Local Indiana Foods and Eateries

  • Caplingers (Seafood – Indianapolis, Indiana)

Rated one of the top restaurants in Indiana. Fresh seafood shipped in daily at affordable prices. Try the Tuna Salad – it’s smoked, high-quality cuts of tuna in an incredible tuna salad recipe that isn’t like any tuna salad you’ve had before!


  • Bloomington Farmers Market (Bloomington, Indiana)

While there are 40-50 stands selling produce, meats, and cheeses, the Market hosts nearly 20 food stands where local vendors sell their croissants, crepes, bagels, smoothies, and other delectable goodies. Head straight to the back of the market for breakfast before perusing all the market stands.

People shop around the various stalls at the Bloomington Farmers Market, photo courtesy of the Travel Indiana site.
  • Bacon Fest (…Bacon… – Delphi)

If you want to see the extreme side of Indiana eating. Or if you just really love bacon.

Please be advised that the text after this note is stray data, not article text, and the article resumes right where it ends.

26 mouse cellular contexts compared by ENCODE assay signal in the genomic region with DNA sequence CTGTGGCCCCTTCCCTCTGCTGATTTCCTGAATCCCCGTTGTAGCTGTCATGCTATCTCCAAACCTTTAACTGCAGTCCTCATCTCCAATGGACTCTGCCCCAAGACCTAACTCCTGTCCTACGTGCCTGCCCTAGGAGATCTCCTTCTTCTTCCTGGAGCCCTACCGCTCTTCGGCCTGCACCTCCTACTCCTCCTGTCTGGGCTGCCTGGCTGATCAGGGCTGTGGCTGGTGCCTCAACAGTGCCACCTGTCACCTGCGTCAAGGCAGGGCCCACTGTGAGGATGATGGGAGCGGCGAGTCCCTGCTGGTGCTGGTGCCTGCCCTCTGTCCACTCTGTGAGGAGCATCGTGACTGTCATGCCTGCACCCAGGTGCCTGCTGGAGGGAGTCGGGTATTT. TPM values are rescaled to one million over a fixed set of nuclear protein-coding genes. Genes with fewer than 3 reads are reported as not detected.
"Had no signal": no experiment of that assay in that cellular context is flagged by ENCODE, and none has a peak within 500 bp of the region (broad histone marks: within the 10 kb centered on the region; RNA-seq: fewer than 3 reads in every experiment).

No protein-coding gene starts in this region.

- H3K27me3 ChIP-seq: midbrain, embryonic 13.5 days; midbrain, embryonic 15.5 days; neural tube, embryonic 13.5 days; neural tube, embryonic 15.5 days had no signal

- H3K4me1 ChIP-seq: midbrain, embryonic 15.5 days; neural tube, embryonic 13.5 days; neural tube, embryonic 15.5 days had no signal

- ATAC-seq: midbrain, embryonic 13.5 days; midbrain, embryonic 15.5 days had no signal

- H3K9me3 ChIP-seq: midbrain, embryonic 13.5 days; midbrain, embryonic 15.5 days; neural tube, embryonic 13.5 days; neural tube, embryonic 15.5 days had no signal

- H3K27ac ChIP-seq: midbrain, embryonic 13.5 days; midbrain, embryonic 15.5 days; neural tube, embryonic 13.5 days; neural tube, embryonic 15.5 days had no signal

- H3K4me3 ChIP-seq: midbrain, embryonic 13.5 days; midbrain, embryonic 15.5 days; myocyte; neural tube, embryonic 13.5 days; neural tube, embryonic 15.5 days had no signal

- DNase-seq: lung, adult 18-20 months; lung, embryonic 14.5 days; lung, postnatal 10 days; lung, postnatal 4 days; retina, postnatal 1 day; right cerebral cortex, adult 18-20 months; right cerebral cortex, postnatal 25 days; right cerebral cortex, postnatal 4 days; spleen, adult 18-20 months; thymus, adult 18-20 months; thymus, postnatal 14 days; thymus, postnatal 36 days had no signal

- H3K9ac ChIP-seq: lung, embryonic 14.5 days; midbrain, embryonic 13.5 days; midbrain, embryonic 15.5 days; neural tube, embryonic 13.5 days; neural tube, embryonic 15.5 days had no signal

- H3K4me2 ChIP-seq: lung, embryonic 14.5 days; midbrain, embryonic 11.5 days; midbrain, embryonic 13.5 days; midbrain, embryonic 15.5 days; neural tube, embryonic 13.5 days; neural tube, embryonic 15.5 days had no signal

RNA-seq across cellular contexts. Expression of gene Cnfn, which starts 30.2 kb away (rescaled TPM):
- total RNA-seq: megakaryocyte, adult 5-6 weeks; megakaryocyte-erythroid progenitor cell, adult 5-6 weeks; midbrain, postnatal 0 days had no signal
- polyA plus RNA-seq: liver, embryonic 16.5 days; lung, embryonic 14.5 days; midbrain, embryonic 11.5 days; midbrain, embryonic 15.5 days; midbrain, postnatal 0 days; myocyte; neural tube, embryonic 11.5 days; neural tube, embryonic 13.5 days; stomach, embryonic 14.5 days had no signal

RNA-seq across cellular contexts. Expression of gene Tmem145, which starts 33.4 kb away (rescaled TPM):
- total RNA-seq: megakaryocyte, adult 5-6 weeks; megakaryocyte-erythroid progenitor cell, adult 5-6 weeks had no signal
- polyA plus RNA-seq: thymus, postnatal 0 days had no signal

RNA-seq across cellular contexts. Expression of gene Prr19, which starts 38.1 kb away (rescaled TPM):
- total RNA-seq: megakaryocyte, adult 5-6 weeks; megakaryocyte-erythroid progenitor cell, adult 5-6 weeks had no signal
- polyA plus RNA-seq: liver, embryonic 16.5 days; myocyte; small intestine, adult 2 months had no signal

• The Port (Drive-In Diner – Chesterton)

They make their own root beer!

  • St. Elmos (Indianapolis, Indiana)

For famous, spicy shrimp cocktails, drinks, and a nice steak.

  • 800 Degrees Wood Fired Pizza (Pizza – Fort Wayne, Indiana)

Locally owned, family operated, wood fired pizza – What else do you need?

  • Bubs Burgers and Ice Cream (Burgers – Bloomington, Indiana)

Challenge your friends in the Big Ugly Burger challenge and see if you can eat this 1lb burger, (after-cook weight)! Voted one of the best new restaurants in Bloomington on its arrival in 2010, Bub’s Burgers has even been featured on “Man Vs. Food.”